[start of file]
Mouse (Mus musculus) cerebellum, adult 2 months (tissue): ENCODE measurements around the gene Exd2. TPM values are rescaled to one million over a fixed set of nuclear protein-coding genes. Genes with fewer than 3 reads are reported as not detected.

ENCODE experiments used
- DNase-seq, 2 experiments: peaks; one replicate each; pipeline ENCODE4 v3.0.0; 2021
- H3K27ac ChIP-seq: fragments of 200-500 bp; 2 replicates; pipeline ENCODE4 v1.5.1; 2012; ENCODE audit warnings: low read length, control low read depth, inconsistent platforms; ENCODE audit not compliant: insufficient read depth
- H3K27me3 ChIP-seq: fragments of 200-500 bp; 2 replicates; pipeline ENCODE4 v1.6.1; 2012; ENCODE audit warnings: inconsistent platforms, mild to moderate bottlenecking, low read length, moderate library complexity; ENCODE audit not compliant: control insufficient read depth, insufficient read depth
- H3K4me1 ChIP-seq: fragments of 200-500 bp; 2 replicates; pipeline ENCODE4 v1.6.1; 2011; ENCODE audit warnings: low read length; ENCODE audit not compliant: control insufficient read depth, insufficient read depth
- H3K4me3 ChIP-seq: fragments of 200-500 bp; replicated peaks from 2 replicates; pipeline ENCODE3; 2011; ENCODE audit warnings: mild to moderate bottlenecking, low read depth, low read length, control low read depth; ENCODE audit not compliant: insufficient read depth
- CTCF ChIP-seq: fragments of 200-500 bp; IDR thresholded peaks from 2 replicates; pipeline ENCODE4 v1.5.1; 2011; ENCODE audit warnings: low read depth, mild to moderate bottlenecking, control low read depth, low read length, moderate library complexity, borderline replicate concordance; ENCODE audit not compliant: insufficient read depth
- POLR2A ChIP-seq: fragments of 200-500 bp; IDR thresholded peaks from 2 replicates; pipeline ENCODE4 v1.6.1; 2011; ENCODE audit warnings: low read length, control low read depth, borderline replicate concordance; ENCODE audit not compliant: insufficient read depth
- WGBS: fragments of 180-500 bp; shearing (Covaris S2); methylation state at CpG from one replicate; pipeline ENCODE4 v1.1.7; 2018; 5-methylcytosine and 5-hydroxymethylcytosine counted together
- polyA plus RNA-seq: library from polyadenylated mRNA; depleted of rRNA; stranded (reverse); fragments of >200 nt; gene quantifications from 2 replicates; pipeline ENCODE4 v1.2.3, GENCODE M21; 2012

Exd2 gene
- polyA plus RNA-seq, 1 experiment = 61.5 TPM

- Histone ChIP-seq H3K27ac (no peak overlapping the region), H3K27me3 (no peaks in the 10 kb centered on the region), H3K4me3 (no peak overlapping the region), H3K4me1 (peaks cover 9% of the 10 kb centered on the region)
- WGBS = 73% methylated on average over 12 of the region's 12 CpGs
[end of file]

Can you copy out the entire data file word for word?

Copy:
Mouse (Mus musculus) cerebellum, adult 2 months (tissue): ENCODE measurements around the gene Exd2. TPM values are rescaled to one million over a fixed set of nuclear protein-coding genes. Genes with fewer than 3 reads are reported as not detected.

ENCODE experiments used
- DNase-seq, 2 experiments: peaks; one replicate each; pipeline ENCODE4 v3.0.0; 2021
- H3K27ac ChIP-seq: fragments of 200-500 bp; 2 replicates; pipeline ENCODE4 v1.5.1; 2012; ENCODE audit warnings: low read length, control low read depth, inconsistent platforms; ENCODE audit not compliant: insufficient read depth
- H3K27me3 ChIP-seq: fragments of 200-500 bp; 2 replicates; pipeline ENCODE4 v1.6.1; 2012; ENCODE audit warnings: inconsistent platforms, mild to moderate bottlenecking, low read length, moderate library complexity; ENCODE audit not compliant: control insufficient read depth, insufficient read depth
- H3K4me1 ChIP-seq: fragments of 200-500 bp; 2 replicates; pipeline ENCODE4 v1.6.1; 2011; ENCODE audit warnings: low read length; ENCODE audit not compliant: control insufficient read depth, insufficient read depth
- H3K4me3 ChIP-seq: fragments of 200-500 bp; replicated peaks from 2 replicates; pipeline ENCODE3; 2011; ENCODE audit warnings: mild to moderate bottlenecking, low read depth, low read length, control low read depth; ENCODE audit not compliant: insufficient read depth
- CTCF ChIP-seq: fragments of 200-500 bp; IDR thresholded peaks from 2 replicates; pipeline ENCODE4 v1.5.1; 2011; ENCODE audit warnings: low read depth, mild to moderate bottlenecking, control low read depth, low read length, moderate library complexity, borderline replicate concordance; ENCODE audit not compliant: insufficient read depth
- POLR2A ChIP-seq: fragments of 200-500 bp; IDR thresholded peaks from 2 replicates; pipeline ENCODE4 v1.6.1; 2011; ENCODE audit warnings: low read length, control low read depth, borderline replicate concordance; ENCODE audit not compliant: insufficient read depth
- WGBS: fragments of 180-500 bp; shearing (Covaris S2); methylation state at CpG from one replicate; pipeline ENCODE4 v1.1.7; 2018; 5-methylcytosine and 5-hydroxymethylcytosine counted together
- polyA plus RNA-seq: library from polyadenylated mRNA; depleted of rRNA; stranded (reverse); fragments of >200 nt; gene quantifications from 2 replicates; pipeline ENCODE4 v1.2.3, GENCODE M21; 2012

Exd2 gene
- polyA plus RNA-seq, 1 experiment = 61.5 TPM

- Histone ChIP-seq H3K27ac (no peak overlapping the region), H3K27me3 (no peaks in the 10 kb centered on the region), H3K4me3 (no peak overlapping the region), H3K4me1 (peaks cover 9% of the 10 kb centered on the region)
- WGBS = 73% methylated on average over 12 of the region's 12 CpGs